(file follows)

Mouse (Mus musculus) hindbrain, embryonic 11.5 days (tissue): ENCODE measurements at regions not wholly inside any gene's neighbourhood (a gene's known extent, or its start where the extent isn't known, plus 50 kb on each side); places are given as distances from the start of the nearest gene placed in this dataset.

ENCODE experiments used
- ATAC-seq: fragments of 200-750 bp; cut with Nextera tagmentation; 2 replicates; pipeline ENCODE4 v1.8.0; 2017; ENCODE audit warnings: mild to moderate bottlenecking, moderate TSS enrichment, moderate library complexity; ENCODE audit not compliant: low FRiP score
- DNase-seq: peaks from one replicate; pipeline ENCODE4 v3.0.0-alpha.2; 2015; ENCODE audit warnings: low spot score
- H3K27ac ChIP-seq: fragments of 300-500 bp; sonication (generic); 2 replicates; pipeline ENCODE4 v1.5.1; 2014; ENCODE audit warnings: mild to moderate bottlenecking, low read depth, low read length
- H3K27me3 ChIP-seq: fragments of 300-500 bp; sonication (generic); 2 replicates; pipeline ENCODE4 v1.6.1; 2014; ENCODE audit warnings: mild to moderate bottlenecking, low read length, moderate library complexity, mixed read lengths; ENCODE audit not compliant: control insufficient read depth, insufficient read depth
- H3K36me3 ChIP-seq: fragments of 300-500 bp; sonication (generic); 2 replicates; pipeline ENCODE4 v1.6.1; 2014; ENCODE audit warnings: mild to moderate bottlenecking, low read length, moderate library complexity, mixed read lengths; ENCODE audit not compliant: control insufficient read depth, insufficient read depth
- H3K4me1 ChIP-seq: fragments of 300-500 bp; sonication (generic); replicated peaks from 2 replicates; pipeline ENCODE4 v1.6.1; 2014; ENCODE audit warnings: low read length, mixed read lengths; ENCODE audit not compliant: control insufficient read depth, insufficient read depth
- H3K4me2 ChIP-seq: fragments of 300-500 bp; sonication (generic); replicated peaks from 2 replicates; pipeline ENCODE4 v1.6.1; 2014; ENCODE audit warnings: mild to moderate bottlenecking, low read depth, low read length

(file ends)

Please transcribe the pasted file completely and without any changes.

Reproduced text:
Mouse (Mus musculus) hindbrain, embryonic 11.5 days (tissue): ENCODE measurements at regions not wholly inside any gene's neighbourhood (a gene's known extent, or its start where the extent isn't known, plus 50 kb on each side); places are given as distances from the start of the nearest gene placed in this dataset.

ENCODE experiments used
- ATAC-seq: fragments of 200-750 bp; cut with Nextera tagmentation; 2 replicates; pipeline ENCODE4 v1.8.0; 2017; ENCODE audit warnings: mild to moderate bottlenecking, moderate TSS enrichment, moderate library complexity; ENCODE audit not compliant: low FRiP score
- DNase-seq: peaks from one replicate; pipeline ENCODE4 v3.0.0-alpha.2; 2015; ENCODE audit warnings: low spot score
- H3K27ac ChIP-seq: fragments of 300-500 bp; sonication (generic); 2 replicates; pipeline ENCODE4 v1.5.1; 2014; ENCODE audit warnings: mild to moderate bottlenecking, low read depth, low read length
- H3K27me3 ChIP-seq: fragments of 300-500 bp; sonication (generic); 2 replicates; pipeline ENCODE4 v1.6.1; 2014; ENCODE audit warnings: mild to moderate bottlenecking, low read length, moderate library complexity, mixed read lengths; ENCODE audit not compliant: control insufficient read depth, insufficient read depth
- H3K36me3 ChIP-seq: fragments of 300-500 bp; sonication (generic); 2 replicates; pipeline ENCODE4 v1.6.1; 2014; ENCODE audit warnings: mild to moderate bottlenecking, low read length, moderate library complexity, mixed read lengths; ENCODE audit not compliant: control insufficient read depth, insufficient read depth
- H3K4me1 ChIP-seq: fragments of 300-500 bp; sonication (generic); replicated peaks from 2 replicates; pipeline ENCODE4 v1.6.1; 2014; ENCODE audit warnings: low read length, mixed read lengths; ENCODE audit not compliant: control insufficient read depth, insufficient read depth
- H3K4me2 ChIP-seq: fragments of 300-500 bp; sonication (generic); replicated peaks from 2 replicates; pipeline ENCODE4 v1.6.1; 2014; ENCODE audit warnings: mild to moderate bottlenecking, low read depth, low read length